How Long for Compensation? 

Compensation should take place at the time the government takes possession of your property.  

  • The full amount is due at the time of possession 
  • They must pay reasonable interest from the date of possession until the date of compensation 

Acquisition of the property occurs on the day of seizure, but you don’t pass the title until you receive payment. From the beginning of acquisition procedures, the government owns your land, and your title is only a claim for compensation.4 

Taxes on Compensation? 

You may have to pay taxes on your compensation. Property sales are subject to capital gains taxes, even if they are not voluntary. If you owned the house for a long time the taxes may be high.  

Homeowners usually avoid this in a voluntary sale, because of Section 1031 of the tax code. Under this, you may reinvest the proceeds from the sale into another property and avoid capital gains taxes.  

Section 1033 offers a similar provision for the condemned property. Under this you are eligible if: 

  • The property is condemned 
  • You replace the property within a specified time period (usually 2 years)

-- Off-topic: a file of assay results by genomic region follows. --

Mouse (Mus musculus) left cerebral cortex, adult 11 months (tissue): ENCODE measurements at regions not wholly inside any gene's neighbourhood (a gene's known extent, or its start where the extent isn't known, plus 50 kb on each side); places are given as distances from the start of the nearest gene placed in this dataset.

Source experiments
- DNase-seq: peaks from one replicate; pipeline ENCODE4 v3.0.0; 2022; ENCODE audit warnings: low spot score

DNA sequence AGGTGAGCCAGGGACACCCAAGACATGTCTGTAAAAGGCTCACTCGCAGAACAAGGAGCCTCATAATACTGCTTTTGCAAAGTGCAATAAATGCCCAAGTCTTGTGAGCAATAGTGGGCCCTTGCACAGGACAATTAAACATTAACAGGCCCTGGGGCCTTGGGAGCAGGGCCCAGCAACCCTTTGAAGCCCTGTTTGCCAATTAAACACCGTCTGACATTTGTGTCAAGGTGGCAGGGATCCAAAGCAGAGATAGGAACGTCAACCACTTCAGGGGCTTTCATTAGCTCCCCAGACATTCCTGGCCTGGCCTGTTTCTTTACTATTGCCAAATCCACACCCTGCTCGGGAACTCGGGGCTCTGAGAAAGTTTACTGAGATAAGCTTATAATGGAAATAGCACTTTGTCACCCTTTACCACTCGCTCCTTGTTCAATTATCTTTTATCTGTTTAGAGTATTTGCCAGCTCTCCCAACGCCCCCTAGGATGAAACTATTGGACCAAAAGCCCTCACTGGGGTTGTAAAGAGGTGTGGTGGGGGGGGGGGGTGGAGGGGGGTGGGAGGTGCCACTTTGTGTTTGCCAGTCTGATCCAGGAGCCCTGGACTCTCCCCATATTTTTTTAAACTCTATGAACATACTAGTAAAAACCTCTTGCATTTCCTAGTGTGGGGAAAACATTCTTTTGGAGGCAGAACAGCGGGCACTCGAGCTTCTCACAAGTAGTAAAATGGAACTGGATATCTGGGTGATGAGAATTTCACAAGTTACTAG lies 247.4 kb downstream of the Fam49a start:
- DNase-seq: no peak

• The replacement property is eligible (similar) 

While this exchange helps your tax situation it does not cover any interest paid, lost business profits or relocation expenses.5  

Final Thoughts on Rules for Eminent Domain 

Under the rules of eminent domain, the government may take your property. This power is emotional and controversial. While private property is a foundation of our political and economic system, we recognize that the government should have the authority to seize property for public use. 

From the beginning, homeowners litigate the scope of power. Over time, court decisions expanded the definition and role of this power. Today, the rules are very broad, and many states enacted laws to curb these seizures. The most important aspects remain, it must be for public use or purpose, owners must be fairly compensated, and no one may be denied due process. 

References 

  1. FindLaw 
  2. Investopedia 
  3. Johnson, Hobbs, Squires LLP 
  4. USLegal 
  5. Owners counsel